To Learn MoreFor a better understanding of the C language, especially argument
passing and data representations, the book
C: a reference manual [HS94] is highly recommended.
Concerning exceptions and garbage collection, several works add these
missing features to C. The technical report [Rob89] describes
an implementation of exceptions in C, based on open macros and
on the setjmp and longjmp functions from the C library.
Hans Boehm distributes a conservative collector with ambiguous roots
that can be added (as a library) to any C program:
Concerning interoperability between Objective CAML and C, the tools
described in this chapter are rather low-level and difficult to use.
However, they give the programmer full control on copying or sharing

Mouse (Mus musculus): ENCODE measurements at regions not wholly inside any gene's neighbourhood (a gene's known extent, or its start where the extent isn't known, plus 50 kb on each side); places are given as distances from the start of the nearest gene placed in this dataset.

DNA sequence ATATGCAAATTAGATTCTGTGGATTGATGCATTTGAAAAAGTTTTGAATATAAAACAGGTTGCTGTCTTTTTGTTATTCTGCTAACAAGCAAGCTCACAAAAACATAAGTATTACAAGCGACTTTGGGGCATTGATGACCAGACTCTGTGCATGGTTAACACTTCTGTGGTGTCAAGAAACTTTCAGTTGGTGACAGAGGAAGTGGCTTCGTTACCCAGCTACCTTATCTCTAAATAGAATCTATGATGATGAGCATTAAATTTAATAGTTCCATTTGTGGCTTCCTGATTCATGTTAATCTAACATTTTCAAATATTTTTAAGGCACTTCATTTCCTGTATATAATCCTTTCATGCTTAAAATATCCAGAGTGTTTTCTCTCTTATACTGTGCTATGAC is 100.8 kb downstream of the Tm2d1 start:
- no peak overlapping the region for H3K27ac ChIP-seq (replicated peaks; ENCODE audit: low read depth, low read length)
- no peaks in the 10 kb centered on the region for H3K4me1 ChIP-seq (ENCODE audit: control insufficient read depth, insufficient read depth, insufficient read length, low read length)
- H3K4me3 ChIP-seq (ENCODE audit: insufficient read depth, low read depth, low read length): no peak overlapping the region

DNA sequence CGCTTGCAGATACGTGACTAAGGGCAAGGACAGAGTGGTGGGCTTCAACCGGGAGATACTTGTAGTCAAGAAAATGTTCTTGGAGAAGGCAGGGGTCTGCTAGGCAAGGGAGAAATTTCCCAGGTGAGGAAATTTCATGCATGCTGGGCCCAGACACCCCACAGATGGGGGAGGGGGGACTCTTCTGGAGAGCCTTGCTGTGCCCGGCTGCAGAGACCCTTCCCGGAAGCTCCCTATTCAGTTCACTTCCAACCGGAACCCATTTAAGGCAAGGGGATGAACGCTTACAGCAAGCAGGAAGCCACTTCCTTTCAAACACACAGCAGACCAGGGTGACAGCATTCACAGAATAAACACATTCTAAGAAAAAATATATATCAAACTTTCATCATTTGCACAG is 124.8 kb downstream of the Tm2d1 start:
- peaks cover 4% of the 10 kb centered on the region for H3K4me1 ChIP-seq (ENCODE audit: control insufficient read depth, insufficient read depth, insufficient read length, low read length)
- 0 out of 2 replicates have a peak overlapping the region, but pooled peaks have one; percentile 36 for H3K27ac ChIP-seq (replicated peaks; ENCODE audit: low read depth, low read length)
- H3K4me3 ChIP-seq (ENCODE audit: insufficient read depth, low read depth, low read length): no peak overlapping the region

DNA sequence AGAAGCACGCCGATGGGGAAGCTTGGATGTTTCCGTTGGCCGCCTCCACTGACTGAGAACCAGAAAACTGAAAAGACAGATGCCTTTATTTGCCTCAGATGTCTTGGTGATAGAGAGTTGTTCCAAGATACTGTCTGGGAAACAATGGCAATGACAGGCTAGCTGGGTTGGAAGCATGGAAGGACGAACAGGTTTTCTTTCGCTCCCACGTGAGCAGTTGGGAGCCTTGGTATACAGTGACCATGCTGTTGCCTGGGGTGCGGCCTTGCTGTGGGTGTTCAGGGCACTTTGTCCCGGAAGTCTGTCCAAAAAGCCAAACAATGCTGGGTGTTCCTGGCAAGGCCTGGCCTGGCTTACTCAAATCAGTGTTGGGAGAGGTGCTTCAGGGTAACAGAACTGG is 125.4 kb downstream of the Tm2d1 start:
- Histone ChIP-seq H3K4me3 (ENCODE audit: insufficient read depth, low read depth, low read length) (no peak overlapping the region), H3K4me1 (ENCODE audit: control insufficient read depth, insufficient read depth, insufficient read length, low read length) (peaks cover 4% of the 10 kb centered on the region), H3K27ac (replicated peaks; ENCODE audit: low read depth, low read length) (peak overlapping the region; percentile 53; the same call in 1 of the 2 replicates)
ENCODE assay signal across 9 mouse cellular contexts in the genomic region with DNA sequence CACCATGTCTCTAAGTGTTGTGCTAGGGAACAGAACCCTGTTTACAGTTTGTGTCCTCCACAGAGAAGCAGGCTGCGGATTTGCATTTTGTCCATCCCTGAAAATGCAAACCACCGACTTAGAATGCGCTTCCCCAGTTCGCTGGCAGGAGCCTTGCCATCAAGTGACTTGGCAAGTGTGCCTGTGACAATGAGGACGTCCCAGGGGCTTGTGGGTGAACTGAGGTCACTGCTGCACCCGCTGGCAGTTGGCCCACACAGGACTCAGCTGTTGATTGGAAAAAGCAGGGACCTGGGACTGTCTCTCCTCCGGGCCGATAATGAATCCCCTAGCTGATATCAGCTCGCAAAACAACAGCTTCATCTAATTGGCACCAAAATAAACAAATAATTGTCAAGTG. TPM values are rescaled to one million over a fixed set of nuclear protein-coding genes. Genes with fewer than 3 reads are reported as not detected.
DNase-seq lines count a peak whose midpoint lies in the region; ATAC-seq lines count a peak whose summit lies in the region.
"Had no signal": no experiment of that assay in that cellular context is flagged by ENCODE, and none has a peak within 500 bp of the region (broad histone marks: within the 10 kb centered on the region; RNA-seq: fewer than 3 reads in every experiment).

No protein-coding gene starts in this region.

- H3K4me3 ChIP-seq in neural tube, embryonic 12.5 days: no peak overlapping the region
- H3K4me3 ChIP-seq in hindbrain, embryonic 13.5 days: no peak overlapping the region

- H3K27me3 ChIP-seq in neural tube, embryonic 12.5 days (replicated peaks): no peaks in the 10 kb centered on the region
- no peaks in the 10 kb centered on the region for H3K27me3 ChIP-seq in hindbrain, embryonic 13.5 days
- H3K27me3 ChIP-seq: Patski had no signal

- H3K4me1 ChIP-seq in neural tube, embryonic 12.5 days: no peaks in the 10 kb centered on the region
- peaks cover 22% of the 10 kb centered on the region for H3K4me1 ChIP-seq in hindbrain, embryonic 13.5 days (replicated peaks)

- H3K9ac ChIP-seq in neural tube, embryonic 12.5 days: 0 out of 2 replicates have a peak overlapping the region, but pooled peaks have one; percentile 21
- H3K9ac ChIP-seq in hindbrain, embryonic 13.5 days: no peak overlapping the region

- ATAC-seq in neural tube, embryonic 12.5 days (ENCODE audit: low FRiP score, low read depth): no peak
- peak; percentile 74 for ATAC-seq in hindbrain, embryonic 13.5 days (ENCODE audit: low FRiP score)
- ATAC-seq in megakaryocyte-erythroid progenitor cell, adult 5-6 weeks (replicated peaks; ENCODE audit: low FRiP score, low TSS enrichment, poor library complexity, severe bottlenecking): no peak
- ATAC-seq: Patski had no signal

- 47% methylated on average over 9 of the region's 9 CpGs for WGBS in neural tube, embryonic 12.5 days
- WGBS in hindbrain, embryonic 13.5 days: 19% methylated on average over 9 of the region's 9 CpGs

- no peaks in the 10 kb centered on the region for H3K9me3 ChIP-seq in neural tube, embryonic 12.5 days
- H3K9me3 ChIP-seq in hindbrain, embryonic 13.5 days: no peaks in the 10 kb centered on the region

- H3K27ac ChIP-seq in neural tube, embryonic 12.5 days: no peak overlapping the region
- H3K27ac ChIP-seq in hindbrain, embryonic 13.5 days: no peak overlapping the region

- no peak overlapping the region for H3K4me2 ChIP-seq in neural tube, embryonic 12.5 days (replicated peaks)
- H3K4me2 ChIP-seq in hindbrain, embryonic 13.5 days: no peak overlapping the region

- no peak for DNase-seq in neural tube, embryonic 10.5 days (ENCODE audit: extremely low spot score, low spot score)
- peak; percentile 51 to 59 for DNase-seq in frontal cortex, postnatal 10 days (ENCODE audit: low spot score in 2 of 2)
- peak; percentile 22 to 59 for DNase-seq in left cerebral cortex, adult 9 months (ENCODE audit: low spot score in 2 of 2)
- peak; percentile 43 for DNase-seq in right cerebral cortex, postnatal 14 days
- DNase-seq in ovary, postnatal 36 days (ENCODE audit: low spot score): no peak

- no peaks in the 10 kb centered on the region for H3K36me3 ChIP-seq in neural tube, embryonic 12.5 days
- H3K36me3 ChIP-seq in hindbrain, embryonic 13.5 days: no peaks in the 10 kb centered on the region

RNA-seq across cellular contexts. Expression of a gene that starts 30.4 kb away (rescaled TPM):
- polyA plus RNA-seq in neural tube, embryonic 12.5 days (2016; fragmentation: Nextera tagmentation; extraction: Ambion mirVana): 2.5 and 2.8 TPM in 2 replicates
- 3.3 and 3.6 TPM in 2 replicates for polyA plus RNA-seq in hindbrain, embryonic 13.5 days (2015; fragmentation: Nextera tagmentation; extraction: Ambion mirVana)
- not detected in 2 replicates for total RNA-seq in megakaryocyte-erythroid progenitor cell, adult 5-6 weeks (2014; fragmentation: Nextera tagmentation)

of data structures between the two languages. A higher-level tool
called CamlIDL is available; it automatically generates the
Objective CAML ``stubs'' (encapsulation functions) for calling C functions and
converting data types. The C types and functions are described in a
language called IDL (Interface Definition Language), similar to a subset of
C++ and C. This description is then passed through the CamlIDL
compiler, which generates the corresponding .mli, .ml and
.c files. This tool is distributed from the following page:
Other interfaces exist between Objective CAML and languages other than C.
They are available on the ``Caml hump'' page:
They include several versions of interfaces with Fortran, and
also an Objective CAML bytecode interpreter written in Java.
Finally, interoperability between Objective CAML and other languages can
also be achieved via data exchanges between separate programs,
possibly over the network. This approach is described in the chapter
on distributed programming (see chapter 20).